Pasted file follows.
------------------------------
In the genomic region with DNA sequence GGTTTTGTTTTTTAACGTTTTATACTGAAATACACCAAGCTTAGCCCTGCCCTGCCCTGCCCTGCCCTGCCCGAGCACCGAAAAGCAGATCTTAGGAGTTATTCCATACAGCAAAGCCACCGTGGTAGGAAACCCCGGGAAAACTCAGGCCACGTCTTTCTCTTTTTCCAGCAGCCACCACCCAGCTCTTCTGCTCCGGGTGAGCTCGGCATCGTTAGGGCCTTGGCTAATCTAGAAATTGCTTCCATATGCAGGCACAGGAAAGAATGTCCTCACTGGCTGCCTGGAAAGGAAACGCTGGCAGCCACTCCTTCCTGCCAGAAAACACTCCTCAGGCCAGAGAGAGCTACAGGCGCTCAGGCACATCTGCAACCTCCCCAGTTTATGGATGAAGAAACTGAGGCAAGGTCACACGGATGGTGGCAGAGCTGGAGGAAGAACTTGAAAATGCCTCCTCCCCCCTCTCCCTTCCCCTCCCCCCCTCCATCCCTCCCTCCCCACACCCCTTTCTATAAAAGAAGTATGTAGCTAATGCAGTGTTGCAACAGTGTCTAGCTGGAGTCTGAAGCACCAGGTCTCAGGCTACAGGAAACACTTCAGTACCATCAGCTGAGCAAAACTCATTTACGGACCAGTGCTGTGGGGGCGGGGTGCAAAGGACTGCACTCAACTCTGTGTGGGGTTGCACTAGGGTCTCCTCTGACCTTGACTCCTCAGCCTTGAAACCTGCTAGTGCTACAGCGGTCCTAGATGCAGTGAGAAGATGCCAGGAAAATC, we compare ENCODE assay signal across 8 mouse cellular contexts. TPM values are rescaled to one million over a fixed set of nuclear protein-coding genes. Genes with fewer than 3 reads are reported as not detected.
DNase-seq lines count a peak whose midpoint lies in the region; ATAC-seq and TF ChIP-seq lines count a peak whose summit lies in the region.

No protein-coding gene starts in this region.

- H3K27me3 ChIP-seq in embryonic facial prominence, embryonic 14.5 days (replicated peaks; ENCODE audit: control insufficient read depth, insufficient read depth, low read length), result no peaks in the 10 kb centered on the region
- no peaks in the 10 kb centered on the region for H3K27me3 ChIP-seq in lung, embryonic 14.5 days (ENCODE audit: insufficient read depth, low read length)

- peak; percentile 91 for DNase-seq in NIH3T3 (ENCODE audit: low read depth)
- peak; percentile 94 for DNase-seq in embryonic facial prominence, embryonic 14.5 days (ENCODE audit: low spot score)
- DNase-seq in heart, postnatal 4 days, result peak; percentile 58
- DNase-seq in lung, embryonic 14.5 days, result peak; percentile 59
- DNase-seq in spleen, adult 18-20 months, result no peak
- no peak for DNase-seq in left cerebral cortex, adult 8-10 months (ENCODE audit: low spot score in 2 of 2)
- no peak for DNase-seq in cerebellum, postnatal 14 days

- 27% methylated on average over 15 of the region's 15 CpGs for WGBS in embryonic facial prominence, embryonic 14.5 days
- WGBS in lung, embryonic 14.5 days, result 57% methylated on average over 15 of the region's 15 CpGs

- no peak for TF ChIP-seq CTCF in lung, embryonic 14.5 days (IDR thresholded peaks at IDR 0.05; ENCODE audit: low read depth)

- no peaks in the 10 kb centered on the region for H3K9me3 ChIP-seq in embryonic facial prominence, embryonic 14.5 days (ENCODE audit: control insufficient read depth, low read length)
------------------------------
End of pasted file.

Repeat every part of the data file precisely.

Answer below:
In the genomic region with DNA sequence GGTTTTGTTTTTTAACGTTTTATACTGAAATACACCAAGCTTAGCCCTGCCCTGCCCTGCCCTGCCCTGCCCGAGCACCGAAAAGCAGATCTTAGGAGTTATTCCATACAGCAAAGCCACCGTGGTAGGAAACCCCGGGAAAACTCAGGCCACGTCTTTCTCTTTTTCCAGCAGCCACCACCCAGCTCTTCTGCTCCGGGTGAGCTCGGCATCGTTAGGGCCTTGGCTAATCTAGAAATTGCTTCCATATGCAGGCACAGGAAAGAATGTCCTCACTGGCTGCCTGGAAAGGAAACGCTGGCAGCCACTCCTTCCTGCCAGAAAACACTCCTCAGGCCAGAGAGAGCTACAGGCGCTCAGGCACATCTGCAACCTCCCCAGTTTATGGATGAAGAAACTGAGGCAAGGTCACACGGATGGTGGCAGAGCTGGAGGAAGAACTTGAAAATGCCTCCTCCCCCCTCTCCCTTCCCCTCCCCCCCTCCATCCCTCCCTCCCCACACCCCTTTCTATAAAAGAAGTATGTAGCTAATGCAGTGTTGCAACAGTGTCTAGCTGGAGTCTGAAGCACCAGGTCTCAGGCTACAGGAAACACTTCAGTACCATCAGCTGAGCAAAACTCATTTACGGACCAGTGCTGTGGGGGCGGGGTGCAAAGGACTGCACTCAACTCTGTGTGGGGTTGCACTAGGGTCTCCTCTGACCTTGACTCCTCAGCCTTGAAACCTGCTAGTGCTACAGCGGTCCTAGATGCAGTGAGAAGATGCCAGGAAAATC, we compare ENCODE assay signal across 8 mouse cellular contexts. TPM values are rescaled to one million over a fixed set of nuclear protein-coding genes. Genes with fewer than 3 reads are reported as not detected.
DNase-seq lines count a peak whose midpoint lies in the region; ATAC-seq and TF ChIP-seq lines count a peak whose summit lies in the region.

No protein-coding gene starts in this region.

- H3K27me3 ChIP-seq in embryonic facial prominence, embryonic 14.5 days (replicated peaks; ENCODE audit: control insufficient read depth, insufficient read depth, low read length), result no peaks in the 10 kb centered on the region
- no peaks in the 10 kb centered on the region for H3K27me3 ChIP-seq in lung, embryonic 14.5 days (ENCODE audit: insufficient read depth, low read length)

- peak; percentile 91 for DNase-seq in NIH3T3 (ENCODE audit: low read depth)
- peak; percentile 94 for DNase-seq in embryonic facial prominence, embryonic 14.5 days (ENCODE audit: low spot score)
- DNase-seq in heart, postnatal 4 days, result peak; percentile 58
- DNase-seq in lung, embryonic 14.5 days, result peak; percentile 59
- DNase-seq in spleen, adult 18-20 months, result no peak
- no peak for DNase-seq in left cerebral cortex, adult 8-10 months (ENCODE audit: low spot score in 2 of 2)
- no peak for DNase-seq in cerebellum, postnatal 14 days

- 27% methylated on average over 15 of the region's 15 CpGs for WGBS in embryonic facial prominence, embryonic 14.5 days
- WGBS in lung, embryonic 14.5 days, result 57% methylated on average over 15 of the region's 15 CpGs

- no peak for TF ChIP-seq CTCF in lung, embryonic 14.5 days (IDR thresholded peaks at IDR 0.05; ENCODE audit: low read depth)

- no peaks in the 10 kb centered on the region for H3K9me3 ChIP-seq in embryonic facial prominence, embryonic 14.5 days (ENCODE audit: control insufficient read depth, low read length)